The city also expects to sell 100 acres it owns next to the current Power Balance Pavilion in North Natomas and possibly several smaller lots in downtown to contribute to the city share.
The Kings, as lead tenant, would pay a 19 percent upfront share. Some of that money is expected to come from the sale of the Power Balance Pavilion site. Kings owners say they also have agreed to pay the city an estimated $70 million over a 30-year lease period. Those revenues, however, are not directly out-of-pocket money from the team. Some will come from business taxes the team must pay, and the rest will be pass-through ticket surcharge revenue.
Kansas City comparison
Sacramento's profit-sharing arrangement with AEG appears more favorable than a similar deal in Kansas City, where AEG operates the city's Sprint Center.
In Kansas City, taxpayers get a slice of the arena revenues only if AEG's profits top 16 percent of revenue, an arrangement that has netted the city about $2 million a year.
Sacramento would get 15 percent of the first $10 million in arena profits, 30 percent of the next $5 million and half of all additional profits.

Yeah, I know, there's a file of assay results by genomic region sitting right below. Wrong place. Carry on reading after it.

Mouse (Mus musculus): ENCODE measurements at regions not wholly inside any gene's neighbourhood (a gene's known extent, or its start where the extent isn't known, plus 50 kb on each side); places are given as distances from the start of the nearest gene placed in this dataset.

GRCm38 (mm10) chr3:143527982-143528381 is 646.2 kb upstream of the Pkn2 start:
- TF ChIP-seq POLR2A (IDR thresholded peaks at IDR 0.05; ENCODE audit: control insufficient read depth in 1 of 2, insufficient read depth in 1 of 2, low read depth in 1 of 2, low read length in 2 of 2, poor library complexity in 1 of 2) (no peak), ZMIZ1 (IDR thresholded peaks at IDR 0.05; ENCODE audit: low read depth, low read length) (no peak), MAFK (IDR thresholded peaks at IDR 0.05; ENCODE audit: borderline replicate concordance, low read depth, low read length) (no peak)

Sacramento city officials said they would provide details today about how the city and AEG plan to pay for any major arena upgrades over the 30-year life span of the deal. Such expenditures have caused financial headaches in other city stadium and arena deals.
City officials say that ICON/Taylor, the group chosen to develop the arena, has said it would guarantee the $391 million price.
Council members are being briefed on deal details this week in preparation for Tuesday's vote.
Councilman Darrell Fong, who has been skeptical of the plan to finance an arena, said the creation of a finance authority to control downtown parking is "one scenario that maybe has some merit" because the city would maintain control of its parking assets and avoid a 50-year lease with a private vendor.
"I have to look at the finer details (of the plan)," he said. "I'm very skeptical; you have to prove to me that it pencils out."
Councilman Jay Schenirer said he wants to see a more detailed plan to backfill lost parking revenue. City officials said those details have to be worked out as the city moves forward on its plan to generate cash from parking assets.
"If the numbers are there, the city maintaining control (of its garages) would be a good thing," Schenirer said.